• Have a plan about fluid intake. Prepare ahead of time by staying hydrated on the days leading up to the race. Your urine should be clear yellow, not dark. On race day, you should alternate water and an electrolyte drink at the pace you established during your training. Be careful to avoid drinking at every fluid station, as that can increase your risk of hyponatremia (low blood sodium). A good rule of thumb is to drink 4-6 ounces every 15-20 minutes after the first 30-60 minutes of exercise.  Be sure to consume gels with water. And don’t forget to hydrate after the race as well!
  • Listen to your body. If the race doesn’t go as planned, don’t ignore what your body is telling you. There are medical aid stations throughout the course and at the finish line to help you if you are unsure. Remember, no matter what happens, you have already succeeded by all the hard work you put in to get to the starting line.
  • Bring a change of clothes. Always have a change of warm, dry clothes waiting for you after the race. You’ll need to keep your muscles warm to avoid cramping after the race is over. Depending on the weather, if you sit in sweat-soaked clothes for too long, you risk developing hypothermia.
  • Stretch! Make sure to stretch and roll out sore muscles soon after finishing the race. Stretching after the race is an important way to help minimize muscle soreness the next day. Scheduling a massage for the next day is good too!

Wishing Chicago Marathon runners, old and new, a happy and successful race day from NorthShore University HealthSystem. 

Finding the Style of Yoga That’s Right for You

Friday, October 04, 2013 1:11 PM comments (0)

yogaIntrigued by yoga but not sure where to start? For beginners, yoga’s many styles and moves might be a bit overwhelming but don’t be deterred. Yoga is a great exercise for people of all ages, activity levels and body types; it’s just a matter of finding the one or combination of styles that’s right for you.

Finding the right style of yoga comes down to assessing your current level of fitness/ability and determining what you hope to achieve by adding yoga to your fitness routine.  Some styles are better suited to athletes looking to increase flexibility and stamina, while other more gentle styles are ideal for those with injuries or chronic medical conditions. But no matter the style, all yoga increases strength, flexibility and balance, while also releasing tension and calming the mind. After all, the goal of yoga is to create a bond between the mind and the body. 

Polly Liontis, Yoga Instructor and Licensed Massage Therapist, highlights some popular styles of yoga and discusses the health benefits and required fitness levels of each:

Hatha yoga focuses on breathing exercises and basic poses. Its more basic approach makes it an ideal style for beginners who need to accustom themselves to yoga’s poses and relaxation techniques.
Benefits: Hatha reduces stress, increases concentration and promotes a feeling of overall relaxation. It’s also great for the core.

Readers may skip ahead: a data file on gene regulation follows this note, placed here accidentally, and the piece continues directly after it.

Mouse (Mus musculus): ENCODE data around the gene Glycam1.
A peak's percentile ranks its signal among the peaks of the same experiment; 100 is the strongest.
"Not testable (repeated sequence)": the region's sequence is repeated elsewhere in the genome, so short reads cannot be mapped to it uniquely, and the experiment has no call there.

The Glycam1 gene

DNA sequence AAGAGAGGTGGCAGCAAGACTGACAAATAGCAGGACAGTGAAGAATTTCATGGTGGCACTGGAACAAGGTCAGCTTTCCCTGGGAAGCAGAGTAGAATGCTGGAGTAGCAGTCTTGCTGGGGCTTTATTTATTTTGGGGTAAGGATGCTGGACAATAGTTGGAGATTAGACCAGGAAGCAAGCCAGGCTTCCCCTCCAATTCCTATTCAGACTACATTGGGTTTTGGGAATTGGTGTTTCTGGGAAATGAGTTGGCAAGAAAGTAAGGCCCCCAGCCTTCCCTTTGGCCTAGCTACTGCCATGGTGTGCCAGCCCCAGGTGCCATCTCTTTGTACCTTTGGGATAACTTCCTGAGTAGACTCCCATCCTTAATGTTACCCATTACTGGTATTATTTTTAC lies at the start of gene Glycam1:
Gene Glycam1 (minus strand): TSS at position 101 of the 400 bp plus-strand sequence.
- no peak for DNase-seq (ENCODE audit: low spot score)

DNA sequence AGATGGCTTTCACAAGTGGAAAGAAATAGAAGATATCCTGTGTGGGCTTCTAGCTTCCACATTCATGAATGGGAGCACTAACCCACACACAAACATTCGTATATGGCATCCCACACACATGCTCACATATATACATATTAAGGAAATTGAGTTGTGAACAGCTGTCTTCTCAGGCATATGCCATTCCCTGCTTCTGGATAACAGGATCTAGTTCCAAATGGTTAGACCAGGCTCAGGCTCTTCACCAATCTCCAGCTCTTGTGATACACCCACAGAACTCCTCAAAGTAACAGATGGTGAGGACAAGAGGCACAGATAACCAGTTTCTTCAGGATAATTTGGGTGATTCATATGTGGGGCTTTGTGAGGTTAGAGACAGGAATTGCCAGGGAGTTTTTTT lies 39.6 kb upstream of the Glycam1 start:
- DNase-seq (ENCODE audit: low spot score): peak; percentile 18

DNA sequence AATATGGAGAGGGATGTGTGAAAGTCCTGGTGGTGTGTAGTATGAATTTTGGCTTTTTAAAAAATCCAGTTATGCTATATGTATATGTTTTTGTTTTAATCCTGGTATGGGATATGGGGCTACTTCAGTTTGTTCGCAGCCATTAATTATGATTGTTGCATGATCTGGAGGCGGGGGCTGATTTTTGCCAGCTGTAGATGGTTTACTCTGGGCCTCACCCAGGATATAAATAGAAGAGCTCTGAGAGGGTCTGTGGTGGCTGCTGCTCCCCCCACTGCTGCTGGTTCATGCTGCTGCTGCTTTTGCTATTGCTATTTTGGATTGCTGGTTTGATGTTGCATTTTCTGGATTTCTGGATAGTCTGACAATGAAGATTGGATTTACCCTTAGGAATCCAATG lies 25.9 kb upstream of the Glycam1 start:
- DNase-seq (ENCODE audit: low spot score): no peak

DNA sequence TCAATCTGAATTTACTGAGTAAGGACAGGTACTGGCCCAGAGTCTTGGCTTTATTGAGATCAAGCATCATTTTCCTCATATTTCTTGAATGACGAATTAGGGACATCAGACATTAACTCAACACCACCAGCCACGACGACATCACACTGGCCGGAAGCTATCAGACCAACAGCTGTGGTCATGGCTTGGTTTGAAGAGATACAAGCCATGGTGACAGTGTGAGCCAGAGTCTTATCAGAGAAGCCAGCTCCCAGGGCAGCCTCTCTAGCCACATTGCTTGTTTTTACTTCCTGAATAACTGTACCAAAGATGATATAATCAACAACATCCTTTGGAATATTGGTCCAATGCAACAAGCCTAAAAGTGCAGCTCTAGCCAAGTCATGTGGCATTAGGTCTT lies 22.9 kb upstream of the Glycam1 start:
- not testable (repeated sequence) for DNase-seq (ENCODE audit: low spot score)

Who can do it? Anyone, regardless of age or ability, can do Hatha!

Iyengar yoga is a form of Hatha yoga that focuses on alignment and precision during movement. Often straps, blankets and blocks are used to enable beginners and those with injuries to achieve the correct positioning without putting excess stress on muscles and joints.
Benefits:  Like all styles of yoga, Iyengar is a mind and body exercise. It promotes balance, builds muscle and can help with recovery after an injury.
Who can do it? Iyengar yoga is a gradual yoga. By including props and allowing one to progress slowly from one move to the next, it’s great for just about anyone, especially those with less mobility after an injury.

Vinyasa yoga seeks to synchronize movement with breath. The key to Vinyasa is to flow smoothly from one movement to the next, which is why it is also frequently referred to as Vinyasa Flow.
Benefits: Vinyasa gets you moving more than Hatha so there’s the added cardiovascular benefit. It also builds lean muscle, improves strength and flexibility, and tones abdominal muscles.
Who can do it? It’s a bit more physically demanding and fast-paced than Hatha, but Vinyasa is still great for beginners and those looking to move from beginner to intermediate level. 

Ashtanga yoga is a form of power yoga that is fast-paced and intense with lunges and push-ups. The six-move sequence flows rapidly from one strenuous pose to the next and is paired with Vinyasa-style breathing. 
Benefits: Like with any style of yoga, Ashtanga reduces stress and improves coordination and balance. It’s quite a workout too, which means the added benefit of potential weight loss and full-body toning. 
Who can do it? Ashtanga yoga is best for fit people who wish to maintain or increase their strength and stamina. It would be helpful to be familiar with the six basic poses in the Ashtanga sequence before jumping into an Ashtanga class.

Bikram yoga, also known as hot yoga, is practiced in a humid room with temperatures kept at 95 - 100 degrees. All Bikram sessions are 90 minutes and consist of the same 26 poses and two breathing exercises.